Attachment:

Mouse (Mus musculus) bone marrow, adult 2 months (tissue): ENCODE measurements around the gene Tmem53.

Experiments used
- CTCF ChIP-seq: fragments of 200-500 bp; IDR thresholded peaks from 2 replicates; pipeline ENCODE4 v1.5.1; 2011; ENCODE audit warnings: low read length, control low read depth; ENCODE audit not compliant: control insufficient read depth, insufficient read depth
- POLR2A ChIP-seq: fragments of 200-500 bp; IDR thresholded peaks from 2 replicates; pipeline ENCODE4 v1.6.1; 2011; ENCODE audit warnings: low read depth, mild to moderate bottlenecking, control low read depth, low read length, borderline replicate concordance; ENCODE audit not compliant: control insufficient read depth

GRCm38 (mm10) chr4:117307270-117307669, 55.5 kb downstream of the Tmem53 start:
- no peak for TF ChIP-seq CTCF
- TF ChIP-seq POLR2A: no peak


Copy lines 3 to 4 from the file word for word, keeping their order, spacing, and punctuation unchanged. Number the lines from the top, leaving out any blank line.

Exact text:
- CTCF ChIP-seq: fragments of 200-500 bp; IDR thresholded peaks from 2 replicates; pipeline ENCODE4 v1.5.1; 2011; ENCODE audit warnings: low read length, control low read depth; ENCODE audit not compliant: control insufficient read depth, insufficient read depth
- POLR2A ChIP-seq: fragments of 200-500 bp; IDR thresholded peaks from 2 replicates; pipeline ENCODE4 v1.6.1; 2011; ENCODE audit warnings: low read depth, mild to moderate bottlenecking, control low read depth, low read length, borderline replicate concordance; ENCODE audit not compliant: control insufficient read depth